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Masters History in Abilene

KSAL Staff - April 11, 2016 7:37 am

An iconic piece of Masters golf history has a permanent home in Abilene.  A cross-section of the “Eisenhower Tree” is a part of the history collection at the Eisenhower Presidential Library and Museum in Abilene.

During last year’s events in Augusta, Georgia, Masters Tournament Chairman Billy Payne announced that a cross-section of the Eisenhower Tree, the infamous three that used to reach out over the fairway leading up to the 17th hole at Augusta National Golf Club, will be presented to the Eisenhower Presidential Library and Museum in Abilene.

The Eisenhower Tree was a loblolly pine located on the Augusta National Golf Club in Augusta, Georgia. In the 1950s it was named after then U.S. President Dwight D. Eisenhower who unsuccessfully lobbied to have it taken down after it interfered with his golf game. Due to its size, history, and location, it is considered iconic of the Augusta golf course and is one of the most famous trees in American golf

The Eisenhower Tree has played a prominent role in the annual Masters Tournament. One year, the Tree came into play as Tommy Aaron hit a shot off the 17th tee which became known as the “Lost Ball Incident”. The ball could not be located and a drop was given. The next day according to Aaron, while playing on the 17th again, the ball apparently fell from its perch within the tree. Jack Nicklaus stated “I’m not sure I believe it.” In 2011, Tiger Woods was playing a shot from underneath the Eisenhower and damaged his left knee and Achilles tendon when he slipped on some pine straw. The injuries sidelined him until August 2011 and his world ranking dropped to 58th.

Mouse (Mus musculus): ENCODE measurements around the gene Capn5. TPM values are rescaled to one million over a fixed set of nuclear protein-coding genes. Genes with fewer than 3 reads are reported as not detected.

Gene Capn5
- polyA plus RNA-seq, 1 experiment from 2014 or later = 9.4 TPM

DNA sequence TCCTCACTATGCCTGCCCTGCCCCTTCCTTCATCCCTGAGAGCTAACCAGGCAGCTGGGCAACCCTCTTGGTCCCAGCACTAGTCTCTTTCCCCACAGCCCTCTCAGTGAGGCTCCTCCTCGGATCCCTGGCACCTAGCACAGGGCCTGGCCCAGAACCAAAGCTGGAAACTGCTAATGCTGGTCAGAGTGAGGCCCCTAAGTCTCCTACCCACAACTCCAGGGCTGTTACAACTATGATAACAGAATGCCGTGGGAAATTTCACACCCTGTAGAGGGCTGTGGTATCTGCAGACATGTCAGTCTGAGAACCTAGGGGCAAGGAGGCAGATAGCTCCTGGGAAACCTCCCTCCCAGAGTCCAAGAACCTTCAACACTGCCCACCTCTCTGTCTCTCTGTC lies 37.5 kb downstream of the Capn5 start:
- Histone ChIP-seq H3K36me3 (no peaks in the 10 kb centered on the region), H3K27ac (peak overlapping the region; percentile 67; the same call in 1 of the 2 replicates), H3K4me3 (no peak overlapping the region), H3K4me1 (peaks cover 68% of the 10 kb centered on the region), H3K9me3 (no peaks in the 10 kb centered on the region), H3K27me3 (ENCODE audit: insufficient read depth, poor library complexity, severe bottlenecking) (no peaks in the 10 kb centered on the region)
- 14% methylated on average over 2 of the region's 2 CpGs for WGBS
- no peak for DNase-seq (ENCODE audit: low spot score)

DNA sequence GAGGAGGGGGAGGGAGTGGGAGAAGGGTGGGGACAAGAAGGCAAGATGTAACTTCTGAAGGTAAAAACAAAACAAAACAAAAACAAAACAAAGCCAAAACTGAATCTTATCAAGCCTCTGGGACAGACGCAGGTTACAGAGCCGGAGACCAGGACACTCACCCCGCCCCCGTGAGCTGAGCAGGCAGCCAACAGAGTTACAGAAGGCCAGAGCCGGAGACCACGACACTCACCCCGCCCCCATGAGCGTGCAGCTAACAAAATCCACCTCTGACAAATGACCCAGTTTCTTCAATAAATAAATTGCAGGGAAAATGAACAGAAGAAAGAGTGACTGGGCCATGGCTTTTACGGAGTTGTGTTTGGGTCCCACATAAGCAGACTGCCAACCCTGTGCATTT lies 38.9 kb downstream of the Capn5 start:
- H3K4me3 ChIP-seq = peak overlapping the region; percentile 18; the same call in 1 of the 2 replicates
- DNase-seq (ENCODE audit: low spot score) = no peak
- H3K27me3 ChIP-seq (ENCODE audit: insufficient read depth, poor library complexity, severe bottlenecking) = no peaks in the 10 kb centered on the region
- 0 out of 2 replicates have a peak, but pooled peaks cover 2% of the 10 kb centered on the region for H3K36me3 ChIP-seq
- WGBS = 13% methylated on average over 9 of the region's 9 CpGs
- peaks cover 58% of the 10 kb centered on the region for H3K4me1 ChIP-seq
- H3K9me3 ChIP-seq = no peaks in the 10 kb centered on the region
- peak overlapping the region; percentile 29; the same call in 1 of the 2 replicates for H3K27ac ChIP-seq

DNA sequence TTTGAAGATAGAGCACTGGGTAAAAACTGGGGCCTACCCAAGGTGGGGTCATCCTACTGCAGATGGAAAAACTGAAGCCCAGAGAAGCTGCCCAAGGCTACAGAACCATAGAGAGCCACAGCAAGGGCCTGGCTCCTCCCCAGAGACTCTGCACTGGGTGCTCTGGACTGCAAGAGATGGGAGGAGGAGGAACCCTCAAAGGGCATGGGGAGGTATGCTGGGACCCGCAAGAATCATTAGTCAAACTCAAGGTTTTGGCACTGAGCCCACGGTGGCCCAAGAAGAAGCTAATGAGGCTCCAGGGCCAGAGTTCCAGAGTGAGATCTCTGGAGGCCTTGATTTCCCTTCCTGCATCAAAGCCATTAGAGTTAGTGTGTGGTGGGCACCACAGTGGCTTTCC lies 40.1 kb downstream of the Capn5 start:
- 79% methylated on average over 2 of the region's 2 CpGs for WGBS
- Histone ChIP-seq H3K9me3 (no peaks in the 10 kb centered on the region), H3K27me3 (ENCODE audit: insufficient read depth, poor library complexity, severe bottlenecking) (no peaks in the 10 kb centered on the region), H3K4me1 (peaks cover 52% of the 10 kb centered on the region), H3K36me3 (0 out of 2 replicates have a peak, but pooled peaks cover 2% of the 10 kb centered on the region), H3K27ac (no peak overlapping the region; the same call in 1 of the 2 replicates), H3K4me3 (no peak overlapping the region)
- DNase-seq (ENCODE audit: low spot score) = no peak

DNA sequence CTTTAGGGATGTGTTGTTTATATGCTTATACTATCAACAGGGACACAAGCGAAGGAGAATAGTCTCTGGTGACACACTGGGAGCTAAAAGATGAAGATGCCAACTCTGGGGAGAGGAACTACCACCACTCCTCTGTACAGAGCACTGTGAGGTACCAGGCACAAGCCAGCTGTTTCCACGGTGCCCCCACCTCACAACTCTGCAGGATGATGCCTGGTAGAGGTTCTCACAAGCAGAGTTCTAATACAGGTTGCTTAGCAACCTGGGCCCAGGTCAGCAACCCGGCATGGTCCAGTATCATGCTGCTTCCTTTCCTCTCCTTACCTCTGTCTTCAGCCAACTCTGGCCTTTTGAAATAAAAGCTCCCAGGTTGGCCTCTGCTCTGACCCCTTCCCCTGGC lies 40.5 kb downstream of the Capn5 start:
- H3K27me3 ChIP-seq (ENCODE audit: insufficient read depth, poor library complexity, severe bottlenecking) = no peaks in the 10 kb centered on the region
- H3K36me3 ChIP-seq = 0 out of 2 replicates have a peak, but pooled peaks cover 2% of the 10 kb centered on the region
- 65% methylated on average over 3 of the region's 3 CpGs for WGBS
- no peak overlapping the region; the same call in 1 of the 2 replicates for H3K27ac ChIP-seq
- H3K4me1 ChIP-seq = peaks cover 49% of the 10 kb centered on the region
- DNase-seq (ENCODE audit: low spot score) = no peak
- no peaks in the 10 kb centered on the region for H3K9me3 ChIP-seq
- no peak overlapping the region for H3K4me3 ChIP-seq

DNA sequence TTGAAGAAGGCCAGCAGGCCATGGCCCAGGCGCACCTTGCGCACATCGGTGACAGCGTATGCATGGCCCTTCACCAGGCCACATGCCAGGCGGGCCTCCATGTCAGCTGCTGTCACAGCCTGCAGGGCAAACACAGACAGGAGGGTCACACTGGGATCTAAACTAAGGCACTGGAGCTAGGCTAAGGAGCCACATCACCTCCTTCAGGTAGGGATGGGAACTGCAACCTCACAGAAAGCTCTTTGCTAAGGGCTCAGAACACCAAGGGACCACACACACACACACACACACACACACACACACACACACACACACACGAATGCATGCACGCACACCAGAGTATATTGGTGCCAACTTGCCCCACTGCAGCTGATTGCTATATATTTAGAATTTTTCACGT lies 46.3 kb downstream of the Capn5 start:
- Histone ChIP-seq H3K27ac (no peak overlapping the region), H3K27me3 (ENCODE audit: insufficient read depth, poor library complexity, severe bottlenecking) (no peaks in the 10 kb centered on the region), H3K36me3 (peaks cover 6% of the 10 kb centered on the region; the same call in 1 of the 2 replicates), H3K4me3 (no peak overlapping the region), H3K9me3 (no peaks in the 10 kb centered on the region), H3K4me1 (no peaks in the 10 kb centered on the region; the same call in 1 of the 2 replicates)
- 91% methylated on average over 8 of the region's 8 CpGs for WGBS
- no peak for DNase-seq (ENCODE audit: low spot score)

In February 2014, the Eisenhower Tree was removed after suffering extensive damage during a major ice storm. It stood about 65 feet tall. It was estimated to be 100 to 125 years old at the time it died.

Shortly after the Master tournament ended last year, a large section of the tree was sent to Abilene.

Eisenhower’s green jacket, which goes along with membership to the Augusta National Golf Club, is on display with the tree. The jacket is currently at the club in Augusta, where it is sent every year to be displayed during the tournament.

A similar cross-section of the Eisenhower Tree permanently remains at Augusta National.


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